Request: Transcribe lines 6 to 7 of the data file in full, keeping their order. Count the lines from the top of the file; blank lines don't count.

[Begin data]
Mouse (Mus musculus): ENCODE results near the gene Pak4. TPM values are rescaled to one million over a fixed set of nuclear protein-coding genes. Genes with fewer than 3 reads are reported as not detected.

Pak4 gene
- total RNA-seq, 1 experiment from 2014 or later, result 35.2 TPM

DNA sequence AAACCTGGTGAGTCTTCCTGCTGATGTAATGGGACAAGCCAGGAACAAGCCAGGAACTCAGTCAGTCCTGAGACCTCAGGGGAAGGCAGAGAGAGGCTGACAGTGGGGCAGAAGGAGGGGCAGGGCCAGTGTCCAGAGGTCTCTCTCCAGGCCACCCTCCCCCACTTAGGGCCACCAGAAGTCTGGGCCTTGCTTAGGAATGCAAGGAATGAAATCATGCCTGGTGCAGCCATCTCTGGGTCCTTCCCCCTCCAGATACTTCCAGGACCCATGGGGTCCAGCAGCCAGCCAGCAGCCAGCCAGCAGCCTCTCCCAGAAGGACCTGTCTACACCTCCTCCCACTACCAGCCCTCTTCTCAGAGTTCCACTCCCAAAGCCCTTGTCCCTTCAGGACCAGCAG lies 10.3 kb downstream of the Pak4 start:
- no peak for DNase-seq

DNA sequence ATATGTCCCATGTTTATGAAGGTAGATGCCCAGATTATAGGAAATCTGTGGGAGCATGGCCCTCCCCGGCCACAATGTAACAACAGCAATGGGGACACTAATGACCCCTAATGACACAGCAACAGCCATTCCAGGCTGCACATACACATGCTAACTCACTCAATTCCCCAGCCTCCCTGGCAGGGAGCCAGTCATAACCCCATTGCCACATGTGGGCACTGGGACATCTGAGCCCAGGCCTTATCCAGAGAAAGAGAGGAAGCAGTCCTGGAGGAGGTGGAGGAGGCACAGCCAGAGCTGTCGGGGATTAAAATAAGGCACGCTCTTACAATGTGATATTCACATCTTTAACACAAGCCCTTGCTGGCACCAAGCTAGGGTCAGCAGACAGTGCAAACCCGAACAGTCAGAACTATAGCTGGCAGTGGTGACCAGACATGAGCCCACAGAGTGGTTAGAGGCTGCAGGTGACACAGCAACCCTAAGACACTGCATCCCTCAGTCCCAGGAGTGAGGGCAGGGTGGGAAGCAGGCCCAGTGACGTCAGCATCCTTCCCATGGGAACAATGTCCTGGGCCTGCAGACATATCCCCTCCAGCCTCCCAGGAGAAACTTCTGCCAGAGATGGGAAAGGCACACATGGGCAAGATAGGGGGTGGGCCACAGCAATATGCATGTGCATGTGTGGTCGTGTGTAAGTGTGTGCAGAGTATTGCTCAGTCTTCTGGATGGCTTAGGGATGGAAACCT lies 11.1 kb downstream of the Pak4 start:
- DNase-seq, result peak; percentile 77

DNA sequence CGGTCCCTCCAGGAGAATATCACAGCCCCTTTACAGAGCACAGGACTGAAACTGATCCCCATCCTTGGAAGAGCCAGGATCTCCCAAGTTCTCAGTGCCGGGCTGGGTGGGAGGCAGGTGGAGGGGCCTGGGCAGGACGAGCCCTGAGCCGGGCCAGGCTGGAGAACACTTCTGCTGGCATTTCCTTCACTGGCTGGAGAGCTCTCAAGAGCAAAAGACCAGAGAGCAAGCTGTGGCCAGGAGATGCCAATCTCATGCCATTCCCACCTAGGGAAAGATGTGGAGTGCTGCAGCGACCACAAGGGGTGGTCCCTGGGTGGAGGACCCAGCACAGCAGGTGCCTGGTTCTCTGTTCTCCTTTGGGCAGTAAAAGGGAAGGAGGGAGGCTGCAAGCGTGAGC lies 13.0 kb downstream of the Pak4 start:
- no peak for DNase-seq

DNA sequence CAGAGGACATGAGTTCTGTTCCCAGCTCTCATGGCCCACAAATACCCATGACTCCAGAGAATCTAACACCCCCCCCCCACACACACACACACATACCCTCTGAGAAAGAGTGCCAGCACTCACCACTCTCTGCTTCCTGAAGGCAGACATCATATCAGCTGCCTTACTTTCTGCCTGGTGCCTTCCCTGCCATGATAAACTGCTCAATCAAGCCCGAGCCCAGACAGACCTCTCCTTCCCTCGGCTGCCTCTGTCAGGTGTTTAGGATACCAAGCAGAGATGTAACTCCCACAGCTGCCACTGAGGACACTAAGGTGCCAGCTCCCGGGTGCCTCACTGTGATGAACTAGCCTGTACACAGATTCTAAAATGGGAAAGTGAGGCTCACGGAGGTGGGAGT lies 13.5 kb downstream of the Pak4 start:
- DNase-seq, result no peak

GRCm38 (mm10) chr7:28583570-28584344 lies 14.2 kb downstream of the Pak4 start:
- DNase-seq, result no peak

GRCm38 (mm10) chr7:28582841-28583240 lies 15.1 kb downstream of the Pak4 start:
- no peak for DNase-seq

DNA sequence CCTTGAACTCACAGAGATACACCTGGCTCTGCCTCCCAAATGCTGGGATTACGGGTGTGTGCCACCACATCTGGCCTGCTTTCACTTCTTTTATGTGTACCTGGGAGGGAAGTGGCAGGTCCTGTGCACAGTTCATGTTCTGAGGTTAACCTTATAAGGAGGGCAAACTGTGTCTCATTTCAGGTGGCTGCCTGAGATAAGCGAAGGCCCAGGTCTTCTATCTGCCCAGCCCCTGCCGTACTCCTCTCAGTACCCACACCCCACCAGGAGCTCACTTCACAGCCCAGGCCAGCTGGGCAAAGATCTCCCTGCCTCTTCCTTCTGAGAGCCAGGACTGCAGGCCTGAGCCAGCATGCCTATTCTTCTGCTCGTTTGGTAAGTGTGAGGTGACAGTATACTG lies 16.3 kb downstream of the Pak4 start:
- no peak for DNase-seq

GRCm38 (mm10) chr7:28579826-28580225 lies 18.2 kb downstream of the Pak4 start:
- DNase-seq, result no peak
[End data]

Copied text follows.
DNA sequence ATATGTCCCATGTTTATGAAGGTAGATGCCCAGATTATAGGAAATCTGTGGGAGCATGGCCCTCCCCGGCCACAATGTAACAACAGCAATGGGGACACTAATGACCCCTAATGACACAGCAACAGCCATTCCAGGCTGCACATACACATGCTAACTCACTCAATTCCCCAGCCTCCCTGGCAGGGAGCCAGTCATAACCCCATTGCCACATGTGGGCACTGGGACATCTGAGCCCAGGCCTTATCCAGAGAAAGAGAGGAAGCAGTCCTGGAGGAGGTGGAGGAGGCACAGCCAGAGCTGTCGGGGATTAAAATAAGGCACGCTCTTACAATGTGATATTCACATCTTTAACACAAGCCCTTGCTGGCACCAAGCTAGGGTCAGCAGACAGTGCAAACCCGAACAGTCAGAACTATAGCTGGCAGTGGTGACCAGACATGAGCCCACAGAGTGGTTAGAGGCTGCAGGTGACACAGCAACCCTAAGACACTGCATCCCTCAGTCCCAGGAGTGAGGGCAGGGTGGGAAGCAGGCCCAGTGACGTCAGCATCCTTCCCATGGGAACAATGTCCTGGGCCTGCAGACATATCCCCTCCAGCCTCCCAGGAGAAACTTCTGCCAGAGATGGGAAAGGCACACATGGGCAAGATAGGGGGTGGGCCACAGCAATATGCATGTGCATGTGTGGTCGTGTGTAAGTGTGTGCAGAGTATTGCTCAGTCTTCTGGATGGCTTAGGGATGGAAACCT lies 11.1 kb downstream of the Pak4 start:
- DNase-seq, result peak; percentile 77